within the ‘room to which she is entitled,’ or mark-room to which she is entitled, mark-room to which she is entitled under
she will be exonerated if she breaks rule she shall be exonerated if, in an a rule of Section C, she shall be exoner-
11 (On the Same Tack, Overlapped). incident with a boat required to give ated if, in an incident with a boat required
However, if Green is slow to respond or her that room or mark-room, to give her that room or mark-room,
doesn’t do everything she can to keep
clear of Red, she will not be exonerated. (a) she breaks a rule of Section A, (a) she breaks a rule of Section A, rule
rule 15 or rule 16, or 15 or rule 16, or

(b) she is compelled to break rule 31. (b) she is compelled to break rule 31.

A subtle correction about obstructions in the zone M – I need
mark-room,
Here’s a new rule that fixes a problem which most sailors please. And I
never knew existed. It addresses a particular situation at no longer have
a mark and says rule 19 (Room to Pass an Obstruction) MI to give you

does not apply in that specific case. room to pass
O, even
To understand why we have new rule 19.1(b), O though it’s an
imagine a scenario where three overlapped boats are obstruction.
running downwind on port tack toward a leeward mark.
When I and M reach the zone they are overlapped;
therefore the outside boat (M) must give mark-room
to the inside boat (I). Zone
I and M are also passing a third boat (O), which is
an obstruction to them. According to the old version of
rule 19, when two boats were passing an obstruction, NEW!
the outside boat had to give the inside boat room Lemewarakrd
between her and the obstruction. In other words, I
had to provide room for M to pass between I and O.
This meant rules 18 and 19 were in conflict, which
was potentially confusing. In addition, few sailors real-
ized that rule 19 (Room to Pass an Obstruction) even NEW 19 Room to Pass an Obstruction

applied here. Therefore, the rulemakers decided to fix 19.1 When Rule 19 Applies
this problem by making it clear that the inside boat (I) Rule 19 applies between two boats at an obstruction except
is always entitled to mark-room in cases like this. To do
this they added (b) to rule 19.1 (When Rule 19 Applies). (a) when the obstruction is a mark the boats are required
to leave on the same side, or
Rule 19.1(b) says rule 19 does not apply between
two boats at an obstruction when two conditions occur: (b) when rule 18 applies between the boats and the
1) rule 18 applies between the boats, and obstruction is another boat overlapped with each of them . . .

OLD 19 Room to Pass an Obstruction

2) the obstruction is a nearby boat overlapped with 19.1 When Rule 19 Applies
each of the two boats. Rule 19 applies between boats at an obstruction except when
it is also a mark the boats are required to leave on the same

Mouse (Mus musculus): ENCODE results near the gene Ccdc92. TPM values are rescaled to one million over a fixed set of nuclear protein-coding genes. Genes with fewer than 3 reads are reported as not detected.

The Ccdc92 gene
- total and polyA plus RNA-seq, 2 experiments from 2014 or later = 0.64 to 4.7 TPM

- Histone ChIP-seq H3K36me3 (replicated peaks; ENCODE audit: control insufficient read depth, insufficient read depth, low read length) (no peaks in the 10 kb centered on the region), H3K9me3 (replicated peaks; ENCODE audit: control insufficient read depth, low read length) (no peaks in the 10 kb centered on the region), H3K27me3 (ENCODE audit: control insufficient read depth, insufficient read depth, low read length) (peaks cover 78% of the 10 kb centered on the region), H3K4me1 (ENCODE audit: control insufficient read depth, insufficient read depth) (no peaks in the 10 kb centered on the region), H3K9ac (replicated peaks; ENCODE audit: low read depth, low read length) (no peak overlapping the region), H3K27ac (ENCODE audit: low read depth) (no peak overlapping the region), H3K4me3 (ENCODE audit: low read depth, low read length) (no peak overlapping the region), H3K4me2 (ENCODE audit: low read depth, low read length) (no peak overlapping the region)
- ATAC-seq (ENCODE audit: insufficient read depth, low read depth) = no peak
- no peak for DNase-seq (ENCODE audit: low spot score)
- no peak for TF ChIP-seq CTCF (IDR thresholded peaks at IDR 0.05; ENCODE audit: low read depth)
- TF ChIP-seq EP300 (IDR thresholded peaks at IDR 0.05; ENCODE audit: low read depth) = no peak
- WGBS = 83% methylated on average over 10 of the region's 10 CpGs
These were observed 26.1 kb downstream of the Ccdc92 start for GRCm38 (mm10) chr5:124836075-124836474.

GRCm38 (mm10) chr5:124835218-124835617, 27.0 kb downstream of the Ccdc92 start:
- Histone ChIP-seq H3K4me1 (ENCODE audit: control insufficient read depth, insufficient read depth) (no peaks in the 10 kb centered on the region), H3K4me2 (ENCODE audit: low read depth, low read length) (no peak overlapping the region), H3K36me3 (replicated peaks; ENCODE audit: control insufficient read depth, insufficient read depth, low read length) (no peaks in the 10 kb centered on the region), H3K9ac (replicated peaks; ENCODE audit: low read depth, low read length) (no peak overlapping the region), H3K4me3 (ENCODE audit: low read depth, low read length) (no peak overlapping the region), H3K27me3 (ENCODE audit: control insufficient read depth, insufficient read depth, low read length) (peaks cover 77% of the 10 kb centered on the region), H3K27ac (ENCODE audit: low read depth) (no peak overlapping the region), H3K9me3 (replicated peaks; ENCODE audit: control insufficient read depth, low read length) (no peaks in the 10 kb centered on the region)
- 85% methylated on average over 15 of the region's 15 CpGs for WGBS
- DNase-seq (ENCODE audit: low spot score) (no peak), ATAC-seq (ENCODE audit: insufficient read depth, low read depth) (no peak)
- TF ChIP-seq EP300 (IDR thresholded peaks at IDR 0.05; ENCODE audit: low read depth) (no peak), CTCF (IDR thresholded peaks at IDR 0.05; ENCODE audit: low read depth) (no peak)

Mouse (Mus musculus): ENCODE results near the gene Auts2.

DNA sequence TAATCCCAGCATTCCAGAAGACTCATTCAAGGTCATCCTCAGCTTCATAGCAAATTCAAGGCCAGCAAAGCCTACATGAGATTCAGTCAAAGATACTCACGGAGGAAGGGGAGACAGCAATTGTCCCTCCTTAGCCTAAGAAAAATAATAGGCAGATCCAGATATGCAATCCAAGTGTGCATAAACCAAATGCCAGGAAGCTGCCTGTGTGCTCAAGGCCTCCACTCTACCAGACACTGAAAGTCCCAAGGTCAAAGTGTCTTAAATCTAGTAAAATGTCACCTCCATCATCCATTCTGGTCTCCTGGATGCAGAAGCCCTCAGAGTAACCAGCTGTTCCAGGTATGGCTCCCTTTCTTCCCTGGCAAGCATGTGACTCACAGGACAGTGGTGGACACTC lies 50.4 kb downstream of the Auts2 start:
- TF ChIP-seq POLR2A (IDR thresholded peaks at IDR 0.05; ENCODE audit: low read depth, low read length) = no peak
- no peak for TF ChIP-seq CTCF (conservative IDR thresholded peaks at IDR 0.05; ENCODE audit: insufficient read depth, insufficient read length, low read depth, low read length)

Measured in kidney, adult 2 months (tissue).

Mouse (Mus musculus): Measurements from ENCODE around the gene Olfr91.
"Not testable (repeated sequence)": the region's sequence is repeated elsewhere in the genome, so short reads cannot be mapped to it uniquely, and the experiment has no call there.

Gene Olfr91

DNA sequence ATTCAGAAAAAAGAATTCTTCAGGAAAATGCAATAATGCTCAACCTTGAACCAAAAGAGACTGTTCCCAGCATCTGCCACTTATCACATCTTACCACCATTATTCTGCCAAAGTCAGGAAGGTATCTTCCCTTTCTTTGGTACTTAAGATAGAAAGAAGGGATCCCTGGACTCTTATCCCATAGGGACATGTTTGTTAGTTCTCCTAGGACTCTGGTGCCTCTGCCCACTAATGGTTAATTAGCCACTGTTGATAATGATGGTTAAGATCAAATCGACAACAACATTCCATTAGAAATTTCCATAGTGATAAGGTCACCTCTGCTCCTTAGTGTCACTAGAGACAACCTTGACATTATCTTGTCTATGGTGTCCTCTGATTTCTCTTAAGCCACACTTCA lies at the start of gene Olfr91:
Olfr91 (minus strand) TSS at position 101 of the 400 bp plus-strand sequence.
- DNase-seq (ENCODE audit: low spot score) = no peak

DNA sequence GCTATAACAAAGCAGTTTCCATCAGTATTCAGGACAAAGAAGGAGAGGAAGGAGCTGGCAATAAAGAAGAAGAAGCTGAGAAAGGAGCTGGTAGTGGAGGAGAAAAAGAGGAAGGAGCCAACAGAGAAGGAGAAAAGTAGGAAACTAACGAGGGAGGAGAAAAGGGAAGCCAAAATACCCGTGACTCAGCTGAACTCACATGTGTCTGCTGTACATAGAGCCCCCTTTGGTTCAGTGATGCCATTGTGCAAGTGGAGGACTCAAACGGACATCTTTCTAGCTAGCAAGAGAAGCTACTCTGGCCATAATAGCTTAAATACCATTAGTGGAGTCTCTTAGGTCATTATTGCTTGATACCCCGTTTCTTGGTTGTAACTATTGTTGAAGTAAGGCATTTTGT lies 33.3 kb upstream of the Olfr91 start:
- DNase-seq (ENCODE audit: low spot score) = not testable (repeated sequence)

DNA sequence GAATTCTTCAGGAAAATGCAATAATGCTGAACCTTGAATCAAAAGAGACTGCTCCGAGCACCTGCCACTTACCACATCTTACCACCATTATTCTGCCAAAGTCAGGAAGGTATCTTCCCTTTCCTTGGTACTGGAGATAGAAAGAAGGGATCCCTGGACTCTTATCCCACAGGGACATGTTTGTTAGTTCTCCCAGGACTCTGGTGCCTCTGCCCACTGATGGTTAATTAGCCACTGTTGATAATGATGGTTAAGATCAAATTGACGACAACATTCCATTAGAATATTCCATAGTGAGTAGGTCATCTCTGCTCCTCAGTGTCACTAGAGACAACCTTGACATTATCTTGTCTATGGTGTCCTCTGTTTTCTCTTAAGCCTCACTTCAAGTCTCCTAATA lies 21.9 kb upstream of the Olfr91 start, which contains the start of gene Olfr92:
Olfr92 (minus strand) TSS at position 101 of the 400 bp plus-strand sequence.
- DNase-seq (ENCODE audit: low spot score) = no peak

When both of these exist, rule 19 does not apply side . . .
and the boats are guided only by rule 18 (Mark-Room).

Speed & Smarts #141 9

The 2017-2020 Racing Rules

Rule changes about Be wary of interfering with other boats

penalties, hearings The second part of rule 24 (Interfering With Another Boat)
describes several times when you’re not allowed to interfere
T here are a lot of rule changes in the with another racing boat. Several things are new:
new rulebook, but not too many
involve the right-of-way rules that apply 1) Rule 24.2 still says you can’t interfere with boats that are
when boats meet. Most of the changes are taking a penalty or sailing on another leg; new this year are
found in rules about procedural matters. boats ‘subject to rule 22.1’ (i.e. boats returning to start).

There are also several changes to the 2) Rule 24.2 now includes the wording “if reason-
penalties that can be given for breaking ably possible.” Usually it is possible to avoid
certain rules. A theme of the new rulebook interfering with boats listed in the rule, but
is a trend toward discretionary penalties not always. Now if you can’t avoid interfering
(rather than DSQ as the only option). This with those boats, you won’t be penalized.
direction is stated in the new rulebook’s
introduction, which describes a notation 3) After the start, you can interfere with the
‘DP’ (see page 11) that can now be used boats listed only when you are sailing your
with rules in an event’s NOR or SIs. proper course. Since there is no proper course
before the start, there is now no excuse for
Several rules in the new rulebook have interference with those boats during that time.
also been changed to add more discretion
to the penalties that can be given for NEW re2a4soInnatbelyrpfeorssinibgle,wa ibtohatAsnhaolltnhoetrinBteorfaetre with a boat that is
breaking them. These include rule 2 (Fair
Sailing), rule 69 (Misconduct), rule 55 24.2 If
(Trash Disposal) and Appendix T1 (Post- taking a penalty, sailing on another leg or subject to rule 22.1. However,
Race Penalties). All of these are described after the starting signal this rule does not apply when the boat is sailing
elsewhere in this issue. her proper course.

OLD 24 Interfering with Another Boat
24.2 Except when sailing her proper course, a boat shall not interfere
with a boat taking a penalty or sailing on another leg.

A fairer Fair Sailing rule?

The purpose of the Fair Sailing Rule (Fundamental
Rule 2) is to ensure that racing boats compete ‘in
compliance with recognized principles of sportsman-
ship and fair play.’ This is a serious rule and therefore,
in the past, the penalty for breaking it was always a
DSQ not excludable from a boat’s series score (DNE).

However, all breaches of rule 2 are not equal.
Pushing another boat backward after a collision, for
example, is different than intentionally and secretly
removing required corrector weights while racing.
Because of this, the new rule 2 gives the protest
committee a choice of penalties – they can stick with
the old DNE for severe breaches, or go with a simple